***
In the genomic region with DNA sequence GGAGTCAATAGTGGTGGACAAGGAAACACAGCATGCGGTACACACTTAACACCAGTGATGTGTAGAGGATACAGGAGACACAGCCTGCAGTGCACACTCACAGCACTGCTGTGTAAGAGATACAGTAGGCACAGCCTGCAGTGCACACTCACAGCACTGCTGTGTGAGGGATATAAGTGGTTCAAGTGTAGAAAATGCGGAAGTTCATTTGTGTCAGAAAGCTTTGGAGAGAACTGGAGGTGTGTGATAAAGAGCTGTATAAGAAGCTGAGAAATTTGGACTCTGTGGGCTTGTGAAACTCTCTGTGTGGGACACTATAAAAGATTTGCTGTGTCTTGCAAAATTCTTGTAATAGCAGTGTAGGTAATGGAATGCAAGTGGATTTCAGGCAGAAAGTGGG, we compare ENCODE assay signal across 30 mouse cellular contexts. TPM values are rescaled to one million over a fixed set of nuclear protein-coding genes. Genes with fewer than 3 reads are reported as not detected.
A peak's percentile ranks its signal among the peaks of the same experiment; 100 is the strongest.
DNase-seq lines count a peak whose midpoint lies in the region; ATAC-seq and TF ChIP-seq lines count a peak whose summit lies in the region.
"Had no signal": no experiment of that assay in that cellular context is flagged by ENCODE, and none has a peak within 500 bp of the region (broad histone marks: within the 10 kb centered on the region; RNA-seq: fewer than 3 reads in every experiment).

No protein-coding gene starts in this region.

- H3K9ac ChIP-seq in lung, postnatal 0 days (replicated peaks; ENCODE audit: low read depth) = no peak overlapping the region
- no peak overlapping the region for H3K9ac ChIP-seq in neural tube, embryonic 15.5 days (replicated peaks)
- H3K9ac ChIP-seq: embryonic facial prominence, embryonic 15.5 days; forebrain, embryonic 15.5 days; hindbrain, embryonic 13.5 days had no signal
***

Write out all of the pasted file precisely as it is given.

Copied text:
In the genomic region with DNA sequence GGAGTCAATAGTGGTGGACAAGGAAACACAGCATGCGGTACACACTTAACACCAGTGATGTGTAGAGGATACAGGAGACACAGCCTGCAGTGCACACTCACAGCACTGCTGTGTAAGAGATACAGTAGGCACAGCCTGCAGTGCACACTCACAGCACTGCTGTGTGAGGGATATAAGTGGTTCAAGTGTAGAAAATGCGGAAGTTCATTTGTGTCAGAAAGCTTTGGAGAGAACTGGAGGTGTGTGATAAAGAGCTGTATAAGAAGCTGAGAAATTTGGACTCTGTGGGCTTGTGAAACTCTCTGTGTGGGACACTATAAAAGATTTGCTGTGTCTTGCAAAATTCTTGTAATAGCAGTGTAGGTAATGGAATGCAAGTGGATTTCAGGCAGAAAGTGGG, we compare ENCODE assay signal across 30 mouse cellular contexts. TPM values are rescaled to one million over a fixed set of nuclear protein-coding genes. Genes with fewer than 3 reads are reported as not detected.
A peak's percentile ranks its signal among the peaks of the same experiment; 100 is the strongest.
DNase-seq lines count a peak whose midpoint lies in the region; ATAC-seq and TF ChIP-seq lines count a peak whose summit lies in the region.
"Had no signal": no experiment of that assay in that cellular context is flagged by ENCODE, and none has a peak within 500 bp of the region (broad histone marks: within the 10 kb centered on the region; RNA-seq: fewer than 3 reads in every experiment).

No protein-coding gene starts in this region.

- H3K9ac ChIP-seq in lung, postnatal 0 days (replicated peaks; ENCODE audit: low read depth) = no peak overlapping the region
- no peak overlapping the region for H3K9ac ChIP-seq in neural tube, embryonic 15.5 days (replicated peaks)
- H3K9ac ChIP-seq: embryonic facial prominence, embryonic 15.5 days; forebrain, embryonic 15.5 days; hindbrain, embryonic 13.5 days had no signal